Education Workforce Council

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The Education Workforce Council (EWC), has published the findings from a survey of 78,000 education professionals in Wales .

Conducted alongside the Welsh Government, trade unions and employers, the survey sought the views of staff in schools, further education, work-based learning and youth work.

The study, carried out between January and May this year, found there was optimism among respondents about their future in the profession, their own professional development, and the continued importance of online learning.

For the majority of practitioners, career development and progression is a top priority. Over two thirds said that they intended to continue to develop their practice over the coming years and progress to more senior roles.

Over 60% of practitioners saw the benefits of continuing with blended or digital learning after the pandemic, with many feeling confident in their ability to deliver this with further training, support and resources. While high numbers (around 70%) felt COVID-19 had impacted on their wellbeing over the past 12 months, they believed they had been well supported by their employers during this period and felt secure in their jobs.

However, of the 10,633 respondents, many reported high workload, excess paperwork and concerns over their readiness for the new curriculum.

Concerns over workload were most notable for teaching staff in schools and FE, with 65% and 70% respectively declaring that they were unable to manage their current workload. Support staff and those in work-based learning and youth work did not have the same level of concern.

Many school teachers and leaders do not feel prepared to deliver the new curriculum, due to be introduced in 2022. Around half (51.1%) of school leaders agreed that they felt prepared to deliver the new curriculum, compared with one third (33.3%) of school teachers.

Jeremy Miles, Minister for Education and Welsh Language, said:

“I’m grateful to EWC for their work on this survey, and am especially pleased to note the high proportion of practitioners who feel their workplaces have supported them throughout the pandemic.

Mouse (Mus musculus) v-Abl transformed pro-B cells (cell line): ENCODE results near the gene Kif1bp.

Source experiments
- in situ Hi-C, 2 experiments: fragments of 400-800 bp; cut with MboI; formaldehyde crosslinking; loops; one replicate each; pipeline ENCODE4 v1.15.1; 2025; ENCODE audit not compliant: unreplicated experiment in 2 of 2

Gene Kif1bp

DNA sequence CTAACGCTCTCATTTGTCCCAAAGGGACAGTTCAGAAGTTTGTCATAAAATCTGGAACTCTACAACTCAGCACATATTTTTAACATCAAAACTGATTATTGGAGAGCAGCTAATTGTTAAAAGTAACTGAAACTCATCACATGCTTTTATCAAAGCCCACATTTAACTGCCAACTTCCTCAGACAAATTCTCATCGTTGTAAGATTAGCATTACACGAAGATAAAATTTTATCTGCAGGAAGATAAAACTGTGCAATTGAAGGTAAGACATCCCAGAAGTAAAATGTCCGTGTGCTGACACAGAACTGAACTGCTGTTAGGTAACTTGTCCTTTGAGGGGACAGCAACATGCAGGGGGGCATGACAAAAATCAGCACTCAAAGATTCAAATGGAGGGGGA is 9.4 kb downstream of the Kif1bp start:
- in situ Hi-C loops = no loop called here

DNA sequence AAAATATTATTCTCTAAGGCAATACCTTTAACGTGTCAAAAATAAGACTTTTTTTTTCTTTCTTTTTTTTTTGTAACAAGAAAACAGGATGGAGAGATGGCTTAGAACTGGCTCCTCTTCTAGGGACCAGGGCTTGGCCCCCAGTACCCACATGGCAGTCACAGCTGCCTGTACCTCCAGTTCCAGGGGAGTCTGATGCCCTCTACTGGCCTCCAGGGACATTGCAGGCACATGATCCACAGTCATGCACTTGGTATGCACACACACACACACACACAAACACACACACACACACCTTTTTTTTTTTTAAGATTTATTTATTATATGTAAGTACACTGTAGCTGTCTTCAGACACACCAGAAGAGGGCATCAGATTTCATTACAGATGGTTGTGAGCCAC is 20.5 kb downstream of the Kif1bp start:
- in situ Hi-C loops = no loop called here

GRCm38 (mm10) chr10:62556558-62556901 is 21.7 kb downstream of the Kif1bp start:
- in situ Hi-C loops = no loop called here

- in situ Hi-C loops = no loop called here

“We recognise this has been a difficult time for everyone in education, and it’s good to see the level of confidence which staff have in the support provided by their employers – particularly as we go into the new school year.

“We recently published a refreshed Journey to 2022 document which sets out how the sector will work together to support schools in confidently delivering the new curriculum, and we continue to work with the sector across Wales to support staff and learners.”

David Evans, Wales Secretary of the National Education Union Cymru added:

“NEU Cymru was supportive of the survey as we need to continually ask key questions of everyone in the profession, if we are to ensure a clear understanding of the pressures they face on a daily basis.

"Education provision, and expectations on staff, is constantly changing. We have to know what those expectations are, and how we are able to improve matters for the benefit of everyone in education, including learners in Wales.

"Workload, wellbeing, new ways of learning, lessons learned during the pandemic, professional learning and the implementation of the new curriculum are significant issues for education in Wales. Most important now is how we react to the findings of the survey and NEU Cymru looks forward to being involved in those considerations.”

Hayden Llewellyn, EWC Chief Executive commented:

“These results lift the lid on many of the professional challenges faced by staff across the whole of the education workforce in Wales. We encourage government and key policy makers to take heed of what the profession has said.”

Read the survey report and a breakdown of open text comments